services available but not received," where the property
is developed, but the owner chooses not to connect.
Id. at 86, 392 S.E.2d at 440.
the term "available" was not explicitly defined in
Ricks or the relevant statute, the facts that were
held to evidence "availability of service" are
clearly distinguishable from those of the case at bar. In
Ricks, the Town had extended water and sewer service
to the plaintiffs' mobile home park; the plaintiffs
chose to "tap onto the municipal water
service, but . . . never connected any of their 41 housing
units to the . . . sewer system[, ]" preferring instead
to use their existing septic tanks. Id. at 83, 392
S.E.2d at 438. In other words, the Town's sewer services
were present and ready for immediate use by the
Ricks plaintiffs, who simply opted not to connect to
the system. Moreover, unlike the undeveloped property in the
present case, the plaintiffs' property in Ricks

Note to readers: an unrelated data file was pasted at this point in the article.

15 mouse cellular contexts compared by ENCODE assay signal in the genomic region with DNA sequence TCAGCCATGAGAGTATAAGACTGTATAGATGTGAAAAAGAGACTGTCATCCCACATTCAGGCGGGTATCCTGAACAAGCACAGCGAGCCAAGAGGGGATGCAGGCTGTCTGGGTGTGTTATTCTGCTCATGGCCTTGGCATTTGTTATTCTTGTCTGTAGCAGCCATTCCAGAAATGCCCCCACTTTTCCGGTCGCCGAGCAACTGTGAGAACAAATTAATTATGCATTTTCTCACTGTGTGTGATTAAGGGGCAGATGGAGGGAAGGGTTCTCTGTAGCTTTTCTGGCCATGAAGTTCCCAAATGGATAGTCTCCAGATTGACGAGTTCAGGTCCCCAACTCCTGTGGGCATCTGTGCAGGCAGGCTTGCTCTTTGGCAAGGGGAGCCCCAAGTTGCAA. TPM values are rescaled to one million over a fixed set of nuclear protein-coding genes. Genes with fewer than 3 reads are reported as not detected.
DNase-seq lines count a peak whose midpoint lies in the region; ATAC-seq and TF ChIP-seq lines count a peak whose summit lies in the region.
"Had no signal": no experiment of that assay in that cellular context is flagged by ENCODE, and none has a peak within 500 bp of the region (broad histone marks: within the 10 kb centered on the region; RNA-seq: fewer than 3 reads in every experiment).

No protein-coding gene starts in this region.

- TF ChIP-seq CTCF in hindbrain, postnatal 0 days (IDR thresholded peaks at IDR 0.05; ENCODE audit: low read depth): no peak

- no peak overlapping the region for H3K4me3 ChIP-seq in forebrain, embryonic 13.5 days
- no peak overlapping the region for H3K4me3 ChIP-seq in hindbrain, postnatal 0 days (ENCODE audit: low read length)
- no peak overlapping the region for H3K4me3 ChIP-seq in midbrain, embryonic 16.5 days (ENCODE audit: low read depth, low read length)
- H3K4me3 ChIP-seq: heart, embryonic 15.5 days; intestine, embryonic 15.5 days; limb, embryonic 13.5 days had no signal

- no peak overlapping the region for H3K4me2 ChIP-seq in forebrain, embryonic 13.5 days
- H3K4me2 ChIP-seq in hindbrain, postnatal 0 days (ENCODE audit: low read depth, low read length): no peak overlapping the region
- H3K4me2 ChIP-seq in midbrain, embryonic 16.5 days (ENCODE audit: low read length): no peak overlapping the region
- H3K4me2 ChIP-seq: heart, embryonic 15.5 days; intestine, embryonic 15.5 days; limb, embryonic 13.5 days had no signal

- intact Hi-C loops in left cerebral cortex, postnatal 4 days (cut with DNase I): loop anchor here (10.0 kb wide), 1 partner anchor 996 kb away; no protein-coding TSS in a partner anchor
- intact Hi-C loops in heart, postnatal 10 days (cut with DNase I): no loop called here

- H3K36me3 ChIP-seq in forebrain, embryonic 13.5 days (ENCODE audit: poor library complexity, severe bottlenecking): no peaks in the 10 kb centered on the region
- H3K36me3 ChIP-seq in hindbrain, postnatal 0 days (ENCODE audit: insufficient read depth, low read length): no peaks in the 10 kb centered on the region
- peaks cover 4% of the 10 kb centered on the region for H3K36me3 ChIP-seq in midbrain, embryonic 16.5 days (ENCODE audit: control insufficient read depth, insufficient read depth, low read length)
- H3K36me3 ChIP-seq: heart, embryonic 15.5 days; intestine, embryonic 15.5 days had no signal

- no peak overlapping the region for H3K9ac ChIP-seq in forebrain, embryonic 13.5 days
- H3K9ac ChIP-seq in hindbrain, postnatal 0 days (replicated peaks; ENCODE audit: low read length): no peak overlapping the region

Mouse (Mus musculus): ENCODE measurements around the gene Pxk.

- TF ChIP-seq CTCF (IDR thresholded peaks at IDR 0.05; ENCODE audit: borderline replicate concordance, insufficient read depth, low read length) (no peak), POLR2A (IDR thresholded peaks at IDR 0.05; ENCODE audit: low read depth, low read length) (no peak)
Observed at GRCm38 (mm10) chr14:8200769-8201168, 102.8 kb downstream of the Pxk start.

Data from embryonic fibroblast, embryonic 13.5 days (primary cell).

was already developed and generating sewage, and the Town had
authorized the units' connection to the system.
holding finds further support in the circumstances under
which property may be subject to an "availability
charge" pursuant to N.C. Gen. Stat. § 160A-317,
which governs a municipality's authority to require
property owners to connect to its sewer facilities and to
charge for such connections. Specifically, the statute
authorizes municipalities to "require an owner of
developed property on which there are situated one or
more residential dwelling units or commercial
establishments . . . to connect the owner's premises